November 2002 / Volume 47 / Number 11 / Page 1314
Nebulizer Therapy for Children: The Device-Patient Interface
IntroductionA therapeutic aerosol benefits the patient only if the medication deposits in the airway. Advances in nebulizer design have made them more efficient and "user friendly," but the greatest problem with administering aerosolized medication continues to be educating patients and caregivers to use aerosol devices properly and consistently. Misuse and nonuse are the greatest impediments to effective aerosol delivery. The respiratory pattern and degree of patient cooperation also profoundly affect aerosol deposition, and those effects are greatly magnified in small children. There are many misconceptions about nebulizer use and nebulizer equipment, even in teaching hospitals, and these can have serious consequences when patients do not receive the medication they need. This review discusses how airway physiology, nebulizer technology, and patient education relate to appropriate nebulizer use. Education is critically important, but unfortunately it is often a misunderstood or neglected part of aerosol administration.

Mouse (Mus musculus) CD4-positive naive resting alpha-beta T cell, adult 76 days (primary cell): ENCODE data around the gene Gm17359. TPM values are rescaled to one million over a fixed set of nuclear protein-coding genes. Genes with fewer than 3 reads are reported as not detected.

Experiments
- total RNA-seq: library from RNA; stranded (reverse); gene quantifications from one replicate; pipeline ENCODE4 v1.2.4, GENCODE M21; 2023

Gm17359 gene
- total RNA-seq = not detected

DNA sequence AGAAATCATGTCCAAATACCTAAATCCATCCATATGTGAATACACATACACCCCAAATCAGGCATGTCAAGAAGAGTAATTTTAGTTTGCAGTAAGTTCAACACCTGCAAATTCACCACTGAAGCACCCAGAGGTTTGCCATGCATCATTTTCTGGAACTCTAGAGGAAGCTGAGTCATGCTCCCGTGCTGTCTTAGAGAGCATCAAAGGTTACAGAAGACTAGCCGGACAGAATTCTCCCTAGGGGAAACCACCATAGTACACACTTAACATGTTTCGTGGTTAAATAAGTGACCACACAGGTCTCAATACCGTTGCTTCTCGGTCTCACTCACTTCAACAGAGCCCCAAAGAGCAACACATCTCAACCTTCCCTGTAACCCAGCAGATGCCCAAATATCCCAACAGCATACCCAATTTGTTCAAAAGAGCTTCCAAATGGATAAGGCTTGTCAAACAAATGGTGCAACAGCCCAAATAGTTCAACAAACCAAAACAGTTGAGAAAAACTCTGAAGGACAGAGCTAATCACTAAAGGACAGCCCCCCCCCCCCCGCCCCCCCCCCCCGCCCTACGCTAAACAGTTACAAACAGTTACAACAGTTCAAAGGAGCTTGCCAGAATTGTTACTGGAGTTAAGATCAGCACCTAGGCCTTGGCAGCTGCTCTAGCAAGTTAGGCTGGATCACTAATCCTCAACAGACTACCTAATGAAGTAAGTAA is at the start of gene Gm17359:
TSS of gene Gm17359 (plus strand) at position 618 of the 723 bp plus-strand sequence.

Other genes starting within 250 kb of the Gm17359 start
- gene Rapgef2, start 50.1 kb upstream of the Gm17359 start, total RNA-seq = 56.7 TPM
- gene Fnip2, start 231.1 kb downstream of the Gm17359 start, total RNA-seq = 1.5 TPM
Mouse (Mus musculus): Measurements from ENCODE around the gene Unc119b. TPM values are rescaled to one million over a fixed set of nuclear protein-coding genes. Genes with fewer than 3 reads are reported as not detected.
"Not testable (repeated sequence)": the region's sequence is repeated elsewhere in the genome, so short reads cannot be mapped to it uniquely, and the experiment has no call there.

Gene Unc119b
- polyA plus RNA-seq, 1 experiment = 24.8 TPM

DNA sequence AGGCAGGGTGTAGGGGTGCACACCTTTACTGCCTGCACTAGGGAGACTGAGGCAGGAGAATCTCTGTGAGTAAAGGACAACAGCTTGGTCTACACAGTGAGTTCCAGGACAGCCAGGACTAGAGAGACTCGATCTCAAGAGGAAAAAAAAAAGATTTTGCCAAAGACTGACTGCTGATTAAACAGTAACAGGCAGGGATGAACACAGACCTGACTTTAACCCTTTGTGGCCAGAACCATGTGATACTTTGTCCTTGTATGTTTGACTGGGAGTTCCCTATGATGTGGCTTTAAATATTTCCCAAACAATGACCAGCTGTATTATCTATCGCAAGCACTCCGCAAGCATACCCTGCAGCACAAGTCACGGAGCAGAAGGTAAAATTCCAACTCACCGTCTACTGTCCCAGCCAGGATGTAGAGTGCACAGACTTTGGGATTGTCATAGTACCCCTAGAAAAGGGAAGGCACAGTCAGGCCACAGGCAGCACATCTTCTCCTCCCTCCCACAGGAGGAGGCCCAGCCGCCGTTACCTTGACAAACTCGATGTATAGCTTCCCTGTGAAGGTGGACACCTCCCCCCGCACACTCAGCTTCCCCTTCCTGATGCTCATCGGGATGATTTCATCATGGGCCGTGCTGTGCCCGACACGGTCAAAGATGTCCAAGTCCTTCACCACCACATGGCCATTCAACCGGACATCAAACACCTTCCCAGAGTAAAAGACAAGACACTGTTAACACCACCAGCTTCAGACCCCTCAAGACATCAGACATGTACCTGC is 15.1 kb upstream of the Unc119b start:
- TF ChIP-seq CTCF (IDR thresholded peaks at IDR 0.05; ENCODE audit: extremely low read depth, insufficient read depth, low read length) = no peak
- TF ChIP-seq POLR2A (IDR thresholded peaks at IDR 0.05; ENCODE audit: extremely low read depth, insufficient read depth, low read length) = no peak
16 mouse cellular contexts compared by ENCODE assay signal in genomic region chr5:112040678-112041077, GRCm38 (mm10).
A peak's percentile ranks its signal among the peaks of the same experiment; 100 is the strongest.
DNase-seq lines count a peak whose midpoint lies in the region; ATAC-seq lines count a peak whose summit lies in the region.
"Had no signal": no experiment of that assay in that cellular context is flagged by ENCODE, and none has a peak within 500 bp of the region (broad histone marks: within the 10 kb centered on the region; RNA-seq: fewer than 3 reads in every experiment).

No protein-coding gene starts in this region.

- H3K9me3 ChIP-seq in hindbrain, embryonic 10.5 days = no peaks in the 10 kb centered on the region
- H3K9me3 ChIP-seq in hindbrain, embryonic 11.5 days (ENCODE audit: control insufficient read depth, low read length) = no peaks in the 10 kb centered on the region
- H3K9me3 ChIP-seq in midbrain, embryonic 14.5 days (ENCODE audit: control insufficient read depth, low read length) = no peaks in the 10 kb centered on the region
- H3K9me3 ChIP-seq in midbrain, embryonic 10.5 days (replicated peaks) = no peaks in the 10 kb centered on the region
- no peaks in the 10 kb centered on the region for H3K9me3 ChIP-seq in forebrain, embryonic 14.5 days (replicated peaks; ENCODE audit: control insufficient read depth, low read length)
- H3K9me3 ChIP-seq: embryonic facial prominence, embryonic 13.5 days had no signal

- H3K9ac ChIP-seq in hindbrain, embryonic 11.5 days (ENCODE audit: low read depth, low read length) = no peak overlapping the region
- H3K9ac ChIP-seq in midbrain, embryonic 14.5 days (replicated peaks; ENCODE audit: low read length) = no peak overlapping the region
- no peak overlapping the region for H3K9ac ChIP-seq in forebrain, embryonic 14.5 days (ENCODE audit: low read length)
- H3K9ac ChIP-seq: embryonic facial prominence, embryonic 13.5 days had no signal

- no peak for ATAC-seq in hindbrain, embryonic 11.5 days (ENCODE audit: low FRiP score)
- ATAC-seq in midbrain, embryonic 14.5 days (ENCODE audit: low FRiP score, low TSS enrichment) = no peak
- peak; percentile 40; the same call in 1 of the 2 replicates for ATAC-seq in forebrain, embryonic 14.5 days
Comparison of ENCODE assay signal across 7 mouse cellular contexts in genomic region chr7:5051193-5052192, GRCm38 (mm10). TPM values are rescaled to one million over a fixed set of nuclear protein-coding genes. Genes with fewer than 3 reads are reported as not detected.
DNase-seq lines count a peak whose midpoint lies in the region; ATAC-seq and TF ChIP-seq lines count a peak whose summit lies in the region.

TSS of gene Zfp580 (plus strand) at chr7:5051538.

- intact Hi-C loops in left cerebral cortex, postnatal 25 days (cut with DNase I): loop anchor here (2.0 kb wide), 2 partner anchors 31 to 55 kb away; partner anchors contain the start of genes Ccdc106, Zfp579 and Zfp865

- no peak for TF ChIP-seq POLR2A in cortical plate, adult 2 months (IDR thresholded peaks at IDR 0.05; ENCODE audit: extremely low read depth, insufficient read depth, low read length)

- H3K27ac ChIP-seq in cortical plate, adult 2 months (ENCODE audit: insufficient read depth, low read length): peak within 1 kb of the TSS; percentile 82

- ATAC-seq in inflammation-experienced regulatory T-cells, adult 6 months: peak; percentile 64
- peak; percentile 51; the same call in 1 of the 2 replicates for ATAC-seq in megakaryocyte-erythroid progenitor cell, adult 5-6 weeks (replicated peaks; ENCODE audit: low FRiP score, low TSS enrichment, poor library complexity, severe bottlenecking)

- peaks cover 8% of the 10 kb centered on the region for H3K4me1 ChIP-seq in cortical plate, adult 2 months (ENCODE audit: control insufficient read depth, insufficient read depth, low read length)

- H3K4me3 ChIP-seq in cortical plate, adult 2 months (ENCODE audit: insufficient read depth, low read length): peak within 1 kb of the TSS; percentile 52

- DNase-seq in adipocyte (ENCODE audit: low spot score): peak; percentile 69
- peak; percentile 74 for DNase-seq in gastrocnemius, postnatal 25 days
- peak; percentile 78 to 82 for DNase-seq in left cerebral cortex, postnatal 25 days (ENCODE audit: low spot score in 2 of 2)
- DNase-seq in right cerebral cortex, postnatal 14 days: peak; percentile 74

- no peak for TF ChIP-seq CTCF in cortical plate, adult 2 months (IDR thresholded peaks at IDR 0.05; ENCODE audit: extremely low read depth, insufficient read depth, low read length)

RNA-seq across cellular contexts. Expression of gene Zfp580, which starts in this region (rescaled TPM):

Choice of Equipment
Aerosol Size and Airway Deposition
Special Medication Delivery Issues for Infants and Children
Airway Diameter and Particle Deposition
Patient Cooperation and Aerosol Delivery
Care of Nebulizer Equipment
Reasons for Nonadherance to Therapy
Choice of Equipment
Modern jet nebulizers were introduced in 1958, with the Wright nebulizer. In the last few years, nebulizer technology has rapidly evolved, improving the efficiency and ease of use of many of these devices. For nebulizer therapy to work well, the nebulizer must work well, the nebulizer-patient interface must work well, and patient must understand proper technique. This review focuses on the nebulizer-patient interface and problems associated with nebulizer therapy in children.
Nebulizer performance varies with diluent volume, operating flow, pressures, gas density, and nebulizer model. The residual volume of medicine that remains in commercial small-volume nebulizers ranges from 0.5 to 1.5 mL, depending on the specific device. By increasing the fill volume (usually by adding saline) a greater proportion of the medication can be nebulized. For example, with a 1 mL residual volume, a fill of 2 mL would have only 50% of the nebulizer charge available for nebulization, whereas a fill of 4 mL would make 75% of the medication available for nebulization. Many patients use a 2 mL unit dose of medication in the nebulizer without adding additional saline to optimize fill volume.